I reiterate what I wrote a few days ago, the people of this nation voted in the 1970's to join the Common Market, or the EEC.

    The European Economic Community was set up to promote free trade between member states.

    It has however been hijacked and become a political bloc where member states are forced to adopt laws that are not always in their best interests.

    Its time we voted again!

  • rate this

    Comment number 1367.

    Nick Clegg is just clinging to his beliefs despite all the evidence to the contrary to save face and he himself and all the rest of us know it.

  • rate this

    Comment number 1366.

    The UK could probably leave the EU - but only in the unlikely event of the tories winning the next election. Possible, if there's some hideous pact with the BNP-in-tweeds lot. But we're not Norway or Switzerland who can survive outside a trading block like the EU because they're small and nimble. If the UK left we'd see our biggest trading partners close the shutters to us.

  • rate this

    Comment number 1365.

    You should read my previous comment. The minimum wage is not set by the EU, indeed Germany and Austria are the only 2 nations in the EU who don't have a minimum. Your redundancy rights are set by the UK, we opted out of the Working Hours directive. Germany doesn't enforced any employment rights on small business.

  • rate this

    Comment number 1364.

    " If one has no constitution one has few if any rights in the UK. What a state of affairs!"

    that's the weakest argument yet for staying in the EU!!! YES the UK needs a proper constitution and bill of rights, but it should be written in Britain, for the benefit of the British people, and that will only be possible when we are free from the EUSSR.

    the EU is a tsunami of red tape and nonsense.

  • rate this

    Comment number 1363.

    Shouldn't we be making plans for Nigel?

  • rate this

    Comment number 1362.

    "1319. Comber
    If all the Pro Europe people put as much effort into fixing this country as they do kissing Brussels behind, there wouldn't be as many problems here"

    If all the anti-EU people on here put as much effort into making the EU work better for us than complaining that having to deal with foreigners was such a pain, there wouldn't be as many problems with it.

  • rate this

    Comment number 1361.

    1313.The Bloke
    Those who don't believe in 'innocent until prove guilty' (an EU concept never in UK law) WRONG - IT'S A WELL-ESTABLISHED PART OF UK LAW!!
    No it isn't, it's a misconception. They were able to intern Irish Catholics during the troubles, now Qatarda was released
    People who want to scrap the minimum wage WRONG

    It was in UKIP's last general election manifesto

  • rate this

    Comment number 1360.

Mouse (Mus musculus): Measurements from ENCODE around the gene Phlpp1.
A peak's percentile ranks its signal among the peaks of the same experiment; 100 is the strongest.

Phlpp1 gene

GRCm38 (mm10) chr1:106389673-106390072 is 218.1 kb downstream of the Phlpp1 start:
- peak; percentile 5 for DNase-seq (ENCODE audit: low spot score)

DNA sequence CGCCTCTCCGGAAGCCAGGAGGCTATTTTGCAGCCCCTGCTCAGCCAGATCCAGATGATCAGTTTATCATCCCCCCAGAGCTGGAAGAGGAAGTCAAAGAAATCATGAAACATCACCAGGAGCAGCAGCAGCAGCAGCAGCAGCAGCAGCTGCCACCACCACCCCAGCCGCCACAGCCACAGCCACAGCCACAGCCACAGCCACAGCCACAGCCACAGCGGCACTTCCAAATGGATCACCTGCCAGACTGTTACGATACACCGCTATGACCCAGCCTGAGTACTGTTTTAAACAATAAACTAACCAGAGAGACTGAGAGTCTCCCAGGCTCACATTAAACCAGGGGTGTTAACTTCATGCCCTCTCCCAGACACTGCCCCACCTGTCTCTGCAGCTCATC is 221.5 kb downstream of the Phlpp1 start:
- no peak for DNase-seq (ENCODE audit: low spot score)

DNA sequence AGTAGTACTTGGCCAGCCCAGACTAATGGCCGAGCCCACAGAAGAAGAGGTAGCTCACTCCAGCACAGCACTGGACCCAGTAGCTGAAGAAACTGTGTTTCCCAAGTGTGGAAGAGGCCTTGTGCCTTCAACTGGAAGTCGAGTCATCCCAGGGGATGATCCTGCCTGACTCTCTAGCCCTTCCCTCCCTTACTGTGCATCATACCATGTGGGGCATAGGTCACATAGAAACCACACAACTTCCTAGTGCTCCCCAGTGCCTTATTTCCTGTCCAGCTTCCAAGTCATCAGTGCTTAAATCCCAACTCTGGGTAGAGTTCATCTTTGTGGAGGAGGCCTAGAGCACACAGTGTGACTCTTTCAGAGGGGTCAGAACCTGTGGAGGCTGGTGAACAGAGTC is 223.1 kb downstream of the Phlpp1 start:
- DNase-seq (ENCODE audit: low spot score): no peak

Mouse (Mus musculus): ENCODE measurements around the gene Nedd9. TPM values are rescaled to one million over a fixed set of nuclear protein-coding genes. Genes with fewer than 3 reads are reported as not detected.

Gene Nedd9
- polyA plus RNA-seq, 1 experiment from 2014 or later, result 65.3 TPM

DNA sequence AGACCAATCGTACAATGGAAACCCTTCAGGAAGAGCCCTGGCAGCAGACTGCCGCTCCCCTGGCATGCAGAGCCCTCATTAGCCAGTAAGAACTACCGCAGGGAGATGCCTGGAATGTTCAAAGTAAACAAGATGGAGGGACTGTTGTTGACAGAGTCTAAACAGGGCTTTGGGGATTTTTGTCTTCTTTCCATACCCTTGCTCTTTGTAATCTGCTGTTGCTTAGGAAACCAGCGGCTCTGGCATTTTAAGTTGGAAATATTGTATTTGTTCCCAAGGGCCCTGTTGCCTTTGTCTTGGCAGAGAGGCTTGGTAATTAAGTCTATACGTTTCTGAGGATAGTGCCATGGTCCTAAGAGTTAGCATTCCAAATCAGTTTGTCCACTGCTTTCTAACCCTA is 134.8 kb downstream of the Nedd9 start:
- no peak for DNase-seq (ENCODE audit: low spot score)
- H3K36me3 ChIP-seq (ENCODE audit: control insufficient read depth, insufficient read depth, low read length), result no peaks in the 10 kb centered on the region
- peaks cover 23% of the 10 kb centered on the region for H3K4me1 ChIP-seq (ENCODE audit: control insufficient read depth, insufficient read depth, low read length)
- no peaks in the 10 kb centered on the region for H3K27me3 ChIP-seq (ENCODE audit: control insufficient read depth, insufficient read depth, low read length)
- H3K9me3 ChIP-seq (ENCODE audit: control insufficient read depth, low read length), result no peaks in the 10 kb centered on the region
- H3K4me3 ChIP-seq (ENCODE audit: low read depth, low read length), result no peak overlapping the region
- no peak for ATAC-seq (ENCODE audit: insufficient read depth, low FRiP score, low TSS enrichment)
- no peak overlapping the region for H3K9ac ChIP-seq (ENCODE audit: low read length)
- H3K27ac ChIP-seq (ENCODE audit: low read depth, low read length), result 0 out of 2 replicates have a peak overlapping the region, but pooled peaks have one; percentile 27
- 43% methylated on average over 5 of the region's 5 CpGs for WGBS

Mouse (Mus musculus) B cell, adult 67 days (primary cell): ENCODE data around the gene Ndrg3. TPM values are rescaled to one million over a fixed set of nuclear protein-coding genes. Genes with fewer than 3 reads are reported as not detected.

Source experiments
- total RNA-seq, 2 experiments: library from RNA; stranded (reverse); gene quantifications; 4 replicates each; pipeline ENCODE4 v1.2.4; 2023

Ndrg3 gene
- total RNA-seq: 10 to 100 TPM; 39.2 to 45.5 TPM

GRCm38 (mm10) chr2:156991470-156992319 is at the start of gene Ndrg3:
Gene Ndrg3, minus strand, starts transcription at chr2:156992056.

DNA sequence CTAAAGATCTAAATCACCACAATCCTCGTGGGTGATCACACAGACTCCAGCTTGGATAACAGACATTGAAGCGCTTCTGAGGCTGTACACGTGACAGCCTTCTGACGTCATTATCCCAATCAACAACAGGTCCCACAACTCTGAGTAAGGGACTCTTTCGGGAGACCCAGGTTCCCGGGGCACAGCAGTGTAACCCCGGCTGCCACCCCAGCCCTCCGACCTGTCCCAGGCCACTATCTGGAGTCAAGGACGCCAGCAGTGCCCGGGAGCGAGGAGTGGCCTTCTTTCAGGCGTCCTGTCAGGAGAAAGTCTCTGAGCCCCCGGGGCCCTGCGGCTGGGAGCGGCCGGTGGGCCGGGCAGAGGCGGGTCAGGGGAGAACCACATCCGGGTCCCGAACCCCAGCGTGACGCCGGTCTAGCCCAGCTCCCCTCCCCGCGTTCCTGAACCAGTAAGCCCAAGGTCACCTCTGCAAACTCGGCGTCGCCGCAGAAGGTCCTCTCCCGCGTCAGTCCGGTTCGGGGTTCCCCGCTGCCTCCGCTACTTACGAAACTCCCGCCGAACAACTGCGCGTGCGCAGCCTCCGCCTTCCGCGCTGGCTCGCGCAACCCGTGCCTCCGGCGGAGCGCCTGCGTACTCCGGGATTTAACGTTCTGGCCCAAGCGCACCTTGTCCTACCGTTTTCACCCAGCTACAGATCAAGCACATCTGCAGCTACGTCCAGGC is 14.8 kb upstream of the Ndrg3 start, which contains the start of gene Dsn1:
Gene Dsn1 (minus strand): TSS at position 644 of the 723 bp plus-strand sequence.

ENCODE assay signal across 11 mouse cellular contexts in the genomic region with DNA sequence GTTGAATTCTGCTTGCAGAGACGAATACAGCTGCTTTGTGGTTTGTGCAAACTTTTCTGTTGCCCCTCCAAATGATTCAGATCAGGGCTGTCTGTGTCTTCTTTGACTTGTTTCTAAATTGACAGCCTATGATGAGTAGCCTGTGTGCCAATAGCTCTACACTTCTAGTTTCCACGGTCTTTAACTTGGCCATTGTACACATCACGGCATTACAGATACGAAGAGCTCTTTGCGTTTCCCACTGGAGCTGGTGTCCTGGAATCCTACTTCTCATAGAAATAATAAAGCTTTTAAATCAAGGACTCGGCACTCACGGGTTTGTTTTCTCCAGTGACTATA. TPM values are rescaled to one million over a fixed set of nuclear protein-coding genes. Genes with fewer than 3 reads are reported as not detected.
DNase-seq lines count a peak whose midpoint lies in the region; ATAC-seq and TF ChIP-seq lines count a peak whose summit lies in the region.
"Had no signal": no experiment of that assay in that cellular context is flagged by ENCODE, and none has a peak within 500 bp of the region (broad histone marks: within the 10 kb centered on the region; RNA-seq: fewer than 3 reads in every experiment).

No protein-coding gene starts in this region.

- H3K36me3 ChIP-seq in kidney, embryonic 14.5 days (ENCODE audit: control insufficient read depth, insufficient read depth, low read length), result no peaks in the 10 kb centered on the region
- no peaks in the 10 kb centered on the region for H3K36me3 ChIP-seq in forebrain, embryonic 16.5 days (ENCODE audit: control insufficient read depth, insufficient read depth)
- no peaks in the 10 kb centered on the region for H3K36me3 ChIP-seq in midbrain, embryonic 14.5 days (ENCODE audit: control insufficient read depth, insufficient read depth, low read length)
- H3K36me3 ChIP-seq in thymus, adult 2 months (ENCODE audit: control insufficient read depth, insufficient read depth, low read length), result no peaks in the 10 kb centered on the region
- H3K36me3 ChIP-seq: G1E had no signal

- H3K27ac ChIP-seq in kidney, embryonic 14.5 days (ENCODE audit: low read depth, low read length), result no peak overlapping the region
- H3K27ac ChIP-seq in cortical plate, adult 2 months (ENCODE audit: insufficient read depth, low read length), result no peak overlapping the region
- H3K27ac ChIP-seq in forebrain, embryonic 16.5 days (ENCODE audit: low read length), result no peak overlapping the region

Europe could print money but have decided not too, unlike the UK.

    The point in the Euro is that individual countries cant print, just the ECB & it chooses to keep the value artificially high & force countries who cant live with that valuation to devalue internally through austerity which destroys their economies

  • rate this

    Comment number 1359.

    Sad to say that the last sensible post I saw on here which was a fair and balance view on the subject was from a poster who went by the name of Tsunami of Logic. It seems now that most boil down to one thing. How much Benefits can I get inside the E.U. what Benefit will I lose outside of the E.U. worse than that the same people castigate the bankers for being greedy in the same breath. shocking

  • rate this

    Comment number 1358.

    hey 1301.countryboy
    I do want Scottish Independence. I do not hate the English. You are right on the money with your idea - lets go for it. The EU is not great for City of London - but as the City of London is only great for 1% you have to think we are two nations.....

  • rate this

    Comment number 1357.


    The 'Swiss model' is that of a parasite. It benefits from a stable Europe (especially militarily) but chickens out of any contribution to it.

    Then it sells its 'neutrality' to the highest bidder.

  • rate this

    Comment number 1356.

    Not many of you UKIP activists posting here do much work! Must all be on benefits!!

  • rate this

    Comment number 1355.

    Got to admit his or her stubbornness.

    I think it's a formailty that the EU will break apart. Either through extreme nationalism, or through economic forces. I hope it's the latter, but that will be no pic-nic either. The further the UK can distance itself from entanglements with the EuroTitanic, the better.

    We can't even negotiate a trade deal without Brussels's approval!

  • rate this

    Comment number 1354.

    No doubt lots of people do want out of the EU but my question is why? Can you name a single piece of EU legislation that you don like or a court decision you thought was contrary to justice and the rule of law? I suspect that it is in fact that people see an exit as a means of stemming immigration to urban areas or a return to some supposed 'golden age'. Are there not less reactionary responses?

  • rate this

    Comment number 1353.

    uffff so boring!In Italy I've been listening for years to debates on how Italy was damaged by the EU and that Germany was to blame for everything(well, hard not to agree since Italy was the first industry in EU, now Germany is).I moved to the UK and it's the same story.I say let's go back and have everyone take full responsibility for their economic situation

  • rate this

    Comment number 1352.

    It is time for the pro Europeans to make their case, so that we do get a proper debate and not just the hysterical rhetoric of the Tory press. Wake up where ever you are!

  • rate this

    Comment number 1351.


    The deficit under Brown was no bigger (pre-banking crash) than any other government .. All government expenditure is based on GDP. Don't suppose you knew that do you.. To suggest he was responsible for the global crash is just right wing hysteria and total nonsense.

  • rate this

    Comment number 1350.


    "...On the EU, Lawson is right as with climate change...."


    Not by any chance the tipster for the racing on R4's "Today", are you?